2019 CSCE Annual Conference - Laval (Greater Montreal) Conference
Ms. Fehintola Sanusi, Florida State University
Dr. Makarand Hastak, Division of Construction Engineering and Management, Purdue University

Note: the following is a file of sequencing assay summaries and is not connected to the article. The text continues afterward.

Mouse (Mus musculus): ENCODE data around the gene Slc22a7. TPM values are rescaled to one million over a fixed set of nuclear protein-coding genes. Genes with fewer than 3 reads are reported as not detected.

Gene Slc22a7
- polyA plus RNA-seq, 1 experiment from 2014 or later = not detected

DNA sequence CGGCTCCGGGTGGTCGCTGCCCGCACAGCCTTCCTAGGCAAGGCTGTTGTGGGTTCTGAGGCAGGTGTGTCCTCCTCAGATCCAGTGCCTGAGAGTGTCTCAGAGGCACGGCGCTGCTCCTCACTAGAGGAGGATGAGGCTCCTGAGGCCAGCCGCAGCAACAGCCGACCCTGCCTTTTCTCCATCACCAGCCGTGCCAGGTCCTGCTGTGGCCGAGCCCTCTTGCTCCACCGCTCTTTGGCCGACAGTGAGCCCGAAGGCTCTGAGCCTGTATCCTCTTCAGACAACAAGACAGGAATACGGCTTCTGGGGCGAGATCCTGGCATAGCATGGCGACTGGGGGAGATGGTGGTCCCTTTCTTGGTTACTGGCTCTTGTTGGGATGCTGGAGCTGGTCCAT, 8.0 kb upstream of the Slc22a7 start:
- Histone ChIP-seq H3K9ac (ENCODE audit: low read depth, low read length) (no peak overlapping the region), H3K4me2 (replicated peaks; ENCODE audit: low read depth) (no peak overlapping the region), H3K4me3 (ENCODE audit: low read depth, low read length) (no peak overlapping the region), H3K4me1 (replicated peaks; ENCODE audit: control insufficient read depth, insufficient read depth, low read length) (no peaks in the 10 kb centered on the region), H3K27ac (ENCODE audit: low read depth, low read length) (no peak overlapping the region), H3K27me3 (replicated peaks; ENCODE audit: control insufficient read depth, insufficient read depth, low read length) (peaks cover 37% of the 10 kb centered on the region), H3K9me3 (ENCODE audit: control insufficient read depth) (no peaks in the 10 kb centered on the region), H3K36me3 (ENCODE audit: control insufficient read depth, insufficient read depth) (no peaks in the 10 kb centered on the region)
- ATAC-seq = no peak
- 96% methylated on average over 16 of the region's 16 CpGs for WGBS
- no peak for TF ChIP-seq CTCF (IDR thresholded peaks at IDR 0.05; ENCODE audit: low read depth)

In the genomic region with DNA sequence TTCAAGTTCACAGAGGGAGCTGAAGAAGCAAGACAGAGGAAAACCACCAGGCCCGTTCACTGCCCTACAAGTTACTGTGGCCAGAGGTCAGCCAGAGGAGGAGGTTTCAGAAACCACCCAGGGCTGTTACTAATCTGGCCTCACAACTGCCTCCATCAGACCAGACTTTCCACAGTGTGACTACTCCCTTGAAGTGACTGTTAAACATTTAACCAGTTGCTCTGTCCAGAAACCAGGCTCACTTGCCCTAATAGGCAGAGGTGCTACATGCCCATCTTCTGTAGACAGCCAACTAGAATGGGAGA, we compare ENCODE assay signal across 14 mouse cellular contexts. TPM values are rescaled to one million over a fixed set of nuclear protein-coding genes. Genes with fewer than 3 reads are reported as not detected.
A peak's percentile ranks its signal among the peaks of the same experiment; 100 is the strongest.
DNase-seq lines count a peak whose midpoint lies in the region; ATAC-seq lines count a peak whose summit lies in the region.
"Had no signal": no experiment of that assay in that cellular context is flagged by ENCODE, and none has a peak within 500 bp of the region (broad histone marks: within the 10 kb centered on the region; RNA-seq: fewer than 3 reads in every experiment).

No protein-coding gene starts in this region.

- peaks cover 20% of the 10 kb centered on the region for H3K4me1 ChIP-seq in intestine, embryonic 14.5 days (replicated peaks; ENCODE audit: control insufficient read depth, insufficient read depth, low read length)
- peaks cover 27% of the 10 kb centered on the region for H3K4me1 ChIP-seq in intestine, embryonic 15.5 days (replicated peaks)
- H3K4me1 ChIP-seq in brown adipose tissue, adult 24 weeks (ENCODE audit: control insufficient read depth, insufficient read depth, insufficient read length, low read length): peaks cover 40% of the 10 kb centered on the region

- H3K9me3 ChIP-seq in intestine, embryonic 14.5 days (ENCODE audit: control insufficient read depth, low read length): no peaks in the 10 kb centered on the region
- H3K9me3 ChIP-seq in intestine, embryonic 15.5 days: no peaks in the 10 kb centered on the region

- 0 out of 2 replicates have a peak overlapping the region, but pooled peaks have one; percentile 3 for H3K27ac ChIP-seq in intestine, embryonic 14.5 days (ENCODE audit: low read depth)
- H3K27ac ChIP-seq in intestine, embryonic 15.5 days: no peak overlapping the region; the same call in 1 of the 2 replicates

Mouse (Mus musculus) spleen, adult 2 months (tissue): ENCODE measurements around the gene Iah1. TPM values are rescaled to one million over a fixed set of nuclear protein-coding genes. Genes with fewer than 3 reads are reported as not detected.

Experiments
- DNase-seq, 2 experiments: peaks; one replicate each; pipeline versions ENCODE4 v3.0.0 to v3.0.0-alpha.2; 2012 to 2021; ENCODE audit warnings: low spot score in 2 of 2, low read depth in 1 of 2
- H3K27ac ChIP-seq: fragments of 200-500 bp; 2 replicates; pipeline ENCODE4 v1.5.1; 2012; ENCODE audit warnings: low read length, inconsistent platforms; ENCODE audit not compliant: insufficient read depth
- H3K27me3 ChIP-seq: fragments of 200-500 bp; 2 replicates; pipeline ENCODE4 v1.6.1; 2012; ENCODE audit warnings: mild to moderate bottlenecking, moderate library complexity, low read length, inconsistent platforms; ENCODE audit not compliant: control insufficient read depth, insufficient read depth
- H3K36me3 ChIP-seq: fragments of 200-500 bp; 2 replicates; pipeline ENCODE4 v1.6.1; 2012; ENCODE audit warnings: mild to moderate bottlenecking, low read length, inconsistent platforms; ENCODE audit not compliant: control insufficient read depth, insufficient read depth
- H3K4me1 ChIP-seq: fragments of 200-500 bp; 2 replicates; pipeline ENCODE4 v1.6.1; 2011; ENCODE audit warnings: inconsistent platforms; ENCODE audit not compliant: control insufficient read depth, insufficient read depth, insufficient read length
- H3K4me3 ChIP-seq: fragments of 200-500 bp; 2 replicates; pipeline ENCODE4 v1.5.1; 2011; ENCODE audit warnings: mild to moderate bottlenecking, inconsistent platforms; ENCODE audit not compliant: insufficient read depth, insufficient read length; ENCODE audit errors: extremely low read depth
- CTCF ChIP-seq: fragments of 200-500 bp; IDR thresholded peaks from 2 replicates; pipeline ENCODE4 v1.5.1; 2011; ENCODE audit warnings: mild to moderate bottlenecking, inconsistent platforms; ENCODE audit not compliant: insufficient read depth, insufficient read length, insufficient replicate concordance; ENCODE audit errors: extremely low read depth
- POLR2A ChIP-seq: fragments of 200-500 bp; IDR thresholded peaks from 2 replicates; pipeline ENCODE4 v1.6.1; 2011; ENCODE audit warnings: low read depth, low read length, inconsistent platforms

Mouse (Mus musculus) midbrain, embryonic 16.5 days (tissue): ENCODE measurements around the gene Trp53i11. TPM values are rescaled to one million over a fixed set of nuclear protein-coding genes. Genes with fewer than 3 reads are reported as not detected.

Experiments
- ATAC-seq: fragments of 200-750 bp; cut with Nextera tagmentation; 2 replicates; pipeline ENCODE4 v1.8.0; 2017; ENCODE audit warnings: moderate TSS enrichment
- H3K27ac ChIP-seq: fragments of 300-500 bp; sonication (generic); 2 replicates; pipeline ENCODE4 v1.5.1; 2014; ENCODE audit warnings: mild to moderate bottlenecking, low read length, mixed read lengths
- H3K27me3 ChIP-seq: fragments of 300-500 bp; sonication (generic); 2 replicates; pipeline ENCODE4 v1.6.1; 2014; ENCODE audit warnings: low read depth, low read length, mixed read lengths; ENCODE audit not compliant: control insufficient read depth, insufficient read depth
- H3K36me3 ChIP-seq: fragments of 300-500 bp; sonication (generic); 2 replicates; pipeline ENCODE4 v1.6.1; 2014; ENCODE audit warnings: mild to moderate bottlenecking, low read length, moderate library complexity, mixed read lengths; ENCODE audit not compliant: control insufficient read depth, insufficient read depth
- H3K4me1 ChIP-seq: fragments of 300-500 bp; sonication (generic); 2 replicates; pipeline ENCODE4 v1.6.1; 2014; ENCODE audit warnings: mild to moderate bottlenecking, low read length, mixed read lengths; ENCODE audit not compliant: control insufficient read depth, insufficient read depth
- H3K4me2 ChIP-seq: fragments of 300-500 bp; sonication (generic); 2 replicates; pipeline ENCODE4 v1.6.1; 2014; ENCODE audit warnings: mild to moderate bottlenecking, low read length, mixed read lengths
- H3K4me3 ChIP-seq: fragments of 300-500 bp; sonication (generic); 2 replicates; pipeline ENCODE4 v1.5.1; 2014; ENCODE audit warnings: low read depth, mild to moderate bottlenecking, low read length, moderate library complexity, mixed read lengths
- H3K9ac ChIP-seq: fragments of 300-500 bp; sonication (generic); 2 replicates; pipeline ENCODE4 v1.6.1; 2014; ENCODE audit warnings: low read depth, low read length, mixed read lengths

Disasters often challenge the operation of health-care facilities. In particular, the insufficient supply of utility services and medical supplies can significantly compromise the operating capacities of hospitals without proper planning of reserve capacities (e.g., backup generators, bottled water, or a stockpile of emergency resources). This research employs the concept of intelligent planning units (IPUs) to guide health-care facilities on how to plan their reserve capacities in preparation for utility disruptions. The use of the IPUs enables resource planning at a single-patient care level based on the objective of a higher planning unit (e.g., service room level or hospital level). This research develops a mixed integer linear programming model that determines required reserve capacities for a post-disaster hospital to provide the highest level of care for patients (i.e., the objective of a high planning unit) through the optimization of the planning units for single-patient care within budget constraints. To demonstrate the implementation of the model, this study shows how to optimize the reserve capacities of a hypothetical hospital to operate intensive care unit services in two post-disaster scenarios: disruptions of water and power service. The recommended capacity plan based on the optimization model varies depending on a hospital’s budget constraints for planning and target quality of service; the higher the risk awareness and target level of medical services, the more expensive the recommended plan. As such, this model can help hospitals adjust and allocate budgets for mitigation planning depending on their desired level of resilience.